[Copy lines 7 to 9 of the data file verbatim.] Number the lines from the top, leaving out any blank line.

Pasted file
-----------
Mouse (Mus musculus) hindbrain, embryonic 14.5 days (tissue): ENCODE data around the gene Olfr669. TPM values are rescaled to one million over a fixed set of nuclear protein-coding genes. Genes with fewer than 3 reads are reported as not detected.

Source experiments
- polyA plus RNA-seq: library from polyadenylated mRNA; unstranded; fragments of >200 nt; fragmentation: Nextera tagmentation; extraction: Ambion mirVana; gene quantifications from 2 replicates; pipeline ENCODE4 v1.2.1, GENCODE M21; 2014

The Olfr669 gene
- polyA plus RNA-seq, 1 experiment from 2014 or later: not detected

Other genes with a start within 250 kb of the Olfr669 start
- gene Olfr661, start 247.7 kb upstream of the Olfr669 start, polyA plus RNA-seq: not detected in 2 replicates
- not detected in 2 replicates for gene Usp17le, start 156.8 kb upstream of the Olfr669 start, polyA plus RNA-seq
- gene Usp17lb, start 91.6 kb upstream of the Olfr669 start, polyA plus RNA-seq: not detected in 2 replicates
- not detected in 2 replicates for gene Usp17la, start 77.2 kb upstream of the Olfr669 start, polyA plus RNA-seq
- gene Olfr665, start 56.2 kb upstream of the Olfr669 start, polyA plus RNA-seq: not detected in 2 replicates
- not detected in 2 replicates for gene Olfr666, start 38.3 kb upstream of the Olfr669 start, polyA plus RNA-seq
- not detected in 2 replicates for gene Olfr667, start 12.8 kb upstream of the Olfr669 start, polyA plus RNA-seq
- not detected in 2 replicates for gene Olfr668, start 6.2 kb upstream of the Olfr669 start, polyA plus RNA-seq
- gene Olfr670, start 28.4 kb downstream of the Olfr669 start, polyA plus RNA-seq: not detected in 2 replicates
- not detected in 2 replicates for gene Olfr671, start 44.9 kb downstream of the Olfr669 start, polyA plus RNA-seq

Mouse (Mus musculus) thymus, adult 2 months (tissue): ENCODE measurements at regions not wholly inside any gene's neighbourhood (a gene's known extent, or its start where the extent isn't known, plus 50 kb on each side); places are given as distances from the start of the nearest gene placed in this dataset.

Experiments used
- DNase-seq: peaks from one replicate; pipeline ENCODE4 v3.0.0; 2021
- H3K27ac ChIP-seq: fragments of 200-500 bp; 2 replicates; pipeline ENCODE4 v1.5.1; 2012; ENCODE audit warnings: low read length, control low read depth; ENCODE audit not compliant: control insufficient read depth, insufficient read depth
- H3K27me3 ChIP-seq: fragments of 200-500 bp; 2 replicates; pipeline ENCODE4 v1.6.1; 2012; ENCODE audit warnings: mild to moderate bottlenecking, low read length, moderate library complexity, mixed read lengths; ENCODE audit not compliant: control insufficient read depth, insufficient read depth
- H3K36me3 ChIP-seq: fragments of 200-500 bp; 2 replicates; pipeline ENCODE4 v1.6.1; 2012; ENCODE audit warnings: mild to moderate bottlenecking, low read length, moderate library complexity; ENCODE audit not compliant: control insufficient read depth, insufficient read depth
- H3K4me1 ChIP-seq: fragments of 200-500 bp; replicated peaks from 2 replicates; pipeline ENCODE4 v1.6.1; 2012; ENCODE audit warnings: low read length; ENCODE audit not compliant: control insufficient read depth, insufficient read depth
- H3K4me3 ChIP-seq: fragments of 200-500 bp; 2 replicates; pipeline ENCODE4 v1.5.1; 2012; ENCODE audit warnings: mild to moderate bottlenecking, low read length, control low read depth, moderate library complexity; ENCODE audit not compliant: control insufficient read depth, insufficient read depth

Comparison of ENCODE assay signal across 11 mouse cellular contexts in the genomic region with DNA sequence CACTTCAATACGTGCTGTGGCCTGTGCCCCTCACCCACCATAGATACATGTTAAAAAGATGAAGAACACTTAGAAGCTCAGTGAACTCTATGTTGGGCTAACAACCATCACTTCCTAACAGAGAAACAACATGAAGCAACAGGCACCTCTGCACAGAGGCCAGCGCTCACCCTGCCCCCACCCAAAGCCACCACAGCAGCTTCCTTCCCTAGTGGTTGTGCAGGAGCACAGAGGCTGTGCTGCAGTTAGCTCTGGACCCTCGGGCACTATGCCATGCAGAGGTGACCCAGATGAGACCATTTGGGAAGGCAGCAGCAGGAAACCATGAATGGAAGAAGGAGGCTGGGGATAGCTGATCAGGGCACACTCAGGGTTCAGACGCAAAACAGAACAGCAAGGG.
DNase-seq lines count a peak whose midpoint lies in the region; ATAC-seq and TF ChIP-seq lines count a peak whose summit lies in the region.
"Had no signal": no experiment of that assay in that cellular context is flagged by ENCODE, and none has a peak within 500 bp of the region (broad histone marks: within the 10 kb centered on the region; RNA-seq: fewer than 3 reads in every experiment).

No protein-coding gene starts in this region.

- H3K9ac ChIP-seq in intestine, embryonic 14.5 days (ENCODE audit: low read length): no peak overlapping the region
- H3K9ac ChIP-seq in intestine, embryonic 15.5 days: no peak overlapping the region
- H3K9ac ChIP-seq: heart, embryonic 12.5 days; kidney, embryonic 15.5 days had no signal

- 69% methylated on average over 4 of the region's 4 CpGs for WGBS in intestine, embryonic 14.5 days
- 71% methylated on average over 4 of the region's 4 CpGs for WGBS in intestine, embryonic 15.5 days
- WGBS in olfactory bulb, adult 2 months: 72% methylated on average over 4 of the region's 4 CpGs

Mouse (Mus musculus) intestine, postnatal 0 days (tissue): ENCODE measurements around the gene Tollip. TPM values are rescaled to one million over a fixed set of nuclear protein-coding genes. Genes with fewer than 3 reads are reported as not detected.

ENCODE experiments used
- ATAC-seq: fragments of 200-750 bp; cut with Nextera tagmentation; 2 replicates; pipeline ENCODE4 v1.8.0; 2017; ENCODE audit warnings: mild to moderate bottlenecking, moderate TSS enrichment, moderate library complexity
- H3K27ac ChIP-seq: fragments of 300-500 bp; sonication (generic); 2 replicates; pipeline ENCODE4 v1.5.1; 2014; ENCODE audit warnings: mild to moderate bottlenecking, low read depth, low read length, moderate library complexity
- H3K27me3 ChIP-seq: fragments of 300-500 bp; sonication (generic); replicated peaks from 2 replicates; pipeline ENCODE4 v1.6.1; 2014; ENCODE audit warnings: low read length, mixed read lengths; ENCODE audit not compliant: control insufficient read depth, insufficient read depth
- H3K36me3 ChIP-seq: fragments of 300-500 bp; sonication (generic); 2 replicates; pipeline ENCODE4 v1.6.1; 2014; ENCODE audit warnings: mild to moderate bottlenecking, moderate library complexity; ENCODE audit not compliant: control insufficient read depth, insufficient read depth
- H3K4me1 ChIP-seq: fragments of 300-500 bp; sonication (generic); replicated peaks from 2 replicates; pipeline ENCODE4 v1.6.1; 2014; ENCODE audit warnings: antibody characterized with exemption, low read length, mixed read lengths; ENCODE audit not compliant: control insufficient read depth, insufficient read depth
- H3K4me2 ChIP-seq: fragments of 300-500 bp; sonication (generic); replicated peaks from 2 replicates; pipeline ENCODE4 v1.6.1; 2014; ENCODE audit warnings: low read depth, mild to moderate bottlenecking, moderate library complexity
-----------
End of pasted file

- gene Olfr661, start 247.7 kb upstream of the Olfr669 start, polyA plus RNA-seq: not detected in 2 replicates
- not detected in 2 replicates for gene Usp17le, start 156.8 kb upstream of the Olfr669 start, polyA plus RNA-seq
- gene Usp17lb, start 91.6 kb upstream of the Olfr669 start, polyA plus RNA-seq: not detected in 2 replicates